Chicago's aviation department said the security officer who grabbed the passenger had been placed on leave.
"The incidence on United Flight 3411 was not in accordance with our standard operating procedure and the actions of the aviation security officer are obviously not condoned by the Department,' the department said in a statement.
After a three-hour delay, United Express Flight 3411 took off without the man aboard.
Airlines are allowed to sell more tickets than seats on the plane, and they routinely overbook flights because some people do not show up.
It's not unusual for airlines to offer travel vouchers to encourage people to give up their seats, and there are no rules for the process. When an airline demands that a passenger give up a seat, the airline is required to pay double the passenger's one-way fare, up to $675 provided the passenger is put on a flight that arrives within one to two hours of the original. The compensation rises to four times the ticket price, up to $1,350, for longer delays.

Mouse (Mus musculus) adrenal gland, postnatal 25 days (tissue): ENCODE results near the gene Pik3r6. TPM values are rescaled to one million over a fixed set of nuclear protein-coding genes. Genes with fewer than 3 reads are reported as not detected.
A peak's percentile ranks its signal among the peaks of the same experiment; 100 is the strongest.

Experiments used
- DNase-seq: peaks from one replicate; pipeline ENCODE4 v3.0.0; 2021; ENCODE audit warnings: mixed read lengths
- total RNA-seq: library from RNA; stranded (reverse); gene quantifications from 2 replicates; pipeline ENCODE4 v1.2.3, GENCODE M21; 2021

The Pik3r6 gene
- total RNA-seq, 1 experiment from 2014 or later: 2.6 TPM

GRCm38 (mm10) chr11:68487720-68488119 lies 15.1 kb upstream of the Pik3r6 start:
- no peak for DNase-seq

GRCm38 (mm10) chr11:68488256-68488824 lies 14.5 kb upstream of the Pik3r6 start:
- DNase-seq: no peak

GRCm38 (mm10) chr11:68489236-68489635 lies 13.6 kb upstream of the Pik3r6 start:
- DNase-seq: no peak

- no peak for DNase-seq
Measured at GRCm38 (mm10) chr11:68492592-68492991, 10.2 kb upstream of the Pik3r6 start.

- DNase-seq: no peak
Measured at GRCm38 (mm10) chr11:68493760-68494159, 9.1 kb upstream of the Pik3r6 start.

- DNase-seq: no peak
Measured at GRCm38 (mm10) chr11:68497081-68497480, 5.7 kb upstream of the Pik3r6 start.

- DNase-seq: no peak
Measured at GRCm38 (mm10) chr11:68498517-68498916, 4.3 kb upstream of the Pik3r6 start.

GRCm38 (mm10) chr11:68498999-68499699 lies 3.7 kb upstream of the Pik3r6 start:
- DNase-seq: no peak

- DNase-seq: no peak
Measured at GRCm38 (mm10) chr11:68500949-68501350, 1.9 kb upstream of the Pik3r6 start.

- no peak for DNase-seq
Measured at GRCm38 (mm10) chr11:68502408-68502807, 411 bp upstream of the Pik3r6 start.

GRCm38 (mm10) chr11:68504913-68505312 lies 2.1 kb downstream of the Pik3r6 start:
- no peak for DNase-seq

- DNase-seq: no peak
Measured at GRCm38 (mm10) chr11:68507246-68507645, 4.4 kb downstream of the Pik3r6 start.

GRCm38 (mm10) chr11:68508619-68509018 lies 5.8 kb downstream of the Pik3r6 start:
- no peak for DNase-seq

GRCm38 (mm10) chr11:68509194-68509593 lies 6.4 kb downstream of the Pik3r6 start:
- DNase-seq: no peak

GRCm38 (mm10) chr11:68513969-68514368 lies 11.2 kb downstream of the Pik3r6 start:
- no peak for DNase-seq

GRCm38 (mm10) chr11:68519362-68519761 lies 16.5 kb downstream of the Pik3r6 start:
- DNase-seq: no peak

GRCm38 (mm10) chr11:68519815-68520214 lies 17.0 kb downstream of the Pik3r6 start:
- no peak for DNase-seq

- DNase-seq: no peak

When they bump passengers, airlines are required to give those passengers a written description of their compensation rights.
Last year, United forced 3,765 people off oversold flights and another 62,895 United passengers volunteered to give up their seats, probably in exchange for travel vouchers. That's out of more than 86 million people who boarded a United flight in 2016, according to government figures. United ranks in the middle of U.S. carriers when it comes to bumping passengers.
ExpressJet, which operates flights under the United Express, American Eagle and Delta Connection names, had the highest rate of bumping passengers last year. Among the largest carriers, Southwest Airlines had the highest rate, followed by JetBlue Airways.